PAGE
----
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During the two weeks (or sooner) before the holiday, it’s a good idea to start finalizing your menu, and what food if any, that guests will be bringing that way you can be sure you aren’t forgetting anything and so you can start making a game plan for your grocery shopping.

4) Stock Up on Pantry Items In Advance

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Once you have your menu sorted out, make a master grocery list of everything that you will need to buy. Pick out the pantry/shelf safe items from the list and get those things ahead of time if possible. By doing this you will be able to split up the food cost instead of spending one grand amount during the unavoidable “week of” grocery trip for items that need to be fresh like produce and meat. I started picking up my shelf-stable items in September this year – but even a week or two ahead of time is helpful to lessen the stress.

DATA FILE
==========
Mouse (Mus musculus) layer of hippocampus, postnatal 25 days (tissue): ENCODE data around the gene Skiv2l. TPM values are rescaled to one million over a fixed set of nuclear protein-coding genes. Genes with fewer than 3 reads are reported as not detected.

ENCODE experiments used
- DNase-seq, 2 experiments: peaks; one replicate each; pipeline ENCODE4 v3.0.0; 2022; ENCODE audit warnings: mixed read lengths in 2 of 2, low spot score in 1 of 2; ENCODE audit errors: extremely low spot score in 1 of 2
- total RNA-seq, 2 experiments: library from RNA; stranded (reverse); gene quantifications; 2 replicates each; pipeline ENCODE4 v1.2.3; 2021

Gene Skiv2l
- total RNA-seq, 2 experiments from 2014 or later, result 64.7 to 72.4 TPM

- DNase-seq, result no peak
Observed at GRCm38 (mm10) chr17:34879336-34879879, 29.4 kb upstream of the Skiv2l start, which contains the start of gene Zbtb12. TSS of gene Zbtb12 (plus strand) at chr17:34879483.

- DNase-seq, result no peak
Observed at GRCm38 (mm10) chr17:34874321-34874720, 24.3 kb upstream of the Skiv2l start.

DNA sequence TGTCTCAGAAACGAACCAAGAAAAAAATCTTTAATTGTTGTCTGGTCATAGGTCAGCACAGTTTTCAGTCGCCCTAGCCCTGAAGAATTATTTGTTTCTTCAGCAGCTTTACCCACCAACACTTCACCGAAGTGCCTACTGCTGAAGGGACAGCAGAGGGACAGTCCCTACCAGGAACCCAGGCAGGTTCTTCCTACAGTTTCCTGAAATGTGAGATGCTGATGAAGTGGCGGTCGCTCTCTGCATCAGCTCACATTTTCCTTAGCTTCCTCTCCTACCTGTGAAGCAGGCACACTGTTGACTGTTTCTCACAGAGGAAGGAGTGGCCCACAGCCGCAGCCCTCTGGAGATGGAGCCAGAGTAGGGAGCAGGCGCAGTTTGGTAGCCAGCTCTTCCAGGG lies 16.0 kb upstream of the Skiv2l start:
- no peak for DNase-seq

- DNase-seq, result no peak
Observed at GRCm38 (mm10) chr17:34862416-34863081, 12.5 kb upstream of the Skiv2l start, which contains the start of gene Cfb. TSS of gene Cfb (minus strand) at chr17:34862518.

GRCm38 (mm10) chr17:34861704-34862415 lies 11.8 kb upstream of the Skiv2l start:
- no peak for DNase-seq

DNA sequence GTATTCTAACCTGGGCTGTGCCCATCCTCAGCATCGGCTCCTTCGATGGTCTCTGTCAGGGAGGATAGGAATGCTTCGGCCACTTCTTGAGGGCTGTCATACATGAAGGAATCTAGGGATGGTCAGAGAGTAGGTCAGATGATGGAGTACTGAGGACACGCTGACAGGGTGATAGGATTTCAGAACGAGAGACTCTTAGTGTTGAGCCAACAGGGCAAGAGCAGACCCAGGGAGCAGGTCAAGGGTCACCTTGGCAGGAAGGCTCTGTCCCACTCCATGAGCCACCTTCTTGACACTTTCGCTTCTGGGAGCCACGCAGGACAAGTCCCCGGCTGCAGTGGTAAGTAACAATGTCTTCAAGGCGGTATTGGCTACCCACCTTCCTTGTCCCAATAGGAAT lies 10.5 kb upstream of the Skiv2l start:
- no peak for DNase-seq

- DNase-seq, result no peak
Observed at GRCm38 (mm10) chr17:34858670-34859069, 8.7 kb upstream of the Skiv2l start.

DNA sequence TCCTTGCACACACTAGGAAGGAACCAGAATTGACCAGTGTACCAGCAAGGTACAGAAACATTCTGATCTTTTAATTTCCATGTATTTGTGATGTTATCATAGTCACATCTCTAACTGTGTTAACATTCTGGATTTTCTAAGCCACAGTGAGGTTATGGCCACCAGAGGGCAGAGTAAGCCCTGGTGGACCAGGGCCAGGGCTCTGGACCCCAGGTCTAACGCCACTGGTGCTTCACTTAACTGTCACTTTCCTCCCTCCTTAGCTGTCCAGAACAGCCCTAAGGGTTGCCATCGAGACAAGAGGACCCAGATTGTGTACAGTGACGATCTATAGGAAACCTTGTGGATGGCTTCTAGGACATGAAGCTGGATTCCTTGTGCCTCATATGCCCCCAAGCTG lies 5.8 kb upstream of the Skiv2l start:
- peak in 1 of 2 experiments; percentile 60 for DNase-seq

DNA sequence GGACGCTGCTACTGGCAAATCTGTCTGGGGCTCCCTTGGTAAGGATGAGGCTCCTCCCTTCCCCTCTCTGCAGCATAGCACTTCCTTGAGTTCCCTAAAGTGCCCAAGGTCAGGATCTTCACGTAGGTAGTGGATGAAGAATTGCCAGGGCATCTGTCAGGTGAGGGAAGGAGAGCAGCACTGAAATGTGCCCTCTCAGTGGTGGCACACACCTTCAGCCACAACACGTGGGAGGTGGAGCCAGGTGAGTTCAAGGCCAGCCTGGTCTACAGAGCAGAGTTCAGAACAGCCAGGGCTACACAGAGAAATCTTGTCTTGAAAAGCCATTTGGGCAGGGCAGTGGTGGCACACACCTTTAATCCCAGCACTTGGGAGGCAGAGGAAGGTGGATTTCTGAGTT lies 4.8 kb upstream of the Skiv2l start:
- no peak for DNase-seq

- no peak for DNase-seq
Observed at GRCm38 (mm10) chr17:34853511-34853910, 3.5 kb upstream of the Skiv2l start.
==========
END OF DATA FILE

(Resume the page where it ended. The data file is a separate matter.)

5) Consider a Potluck Dinner

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Our potluck Thanksgiving spread in2016

Since we have such a large guest list (18-22) we have always done potluck style holiday dinners. I will make the “main” course as well as dessert and a couple of sides and my guests will each all bring a dish as well. This has always been what works best for us. I cannot imagine making a full dinner for 20 people however, it would be less of an issue if I had fewer guests. Either way – find a system that works for your family, and don’t be afraid to ask people if they want to bring a dish! Most people want to help in some way when coming to someone else’s home for dinner.

6) Print Out Recipes That You Don’t Know By Heart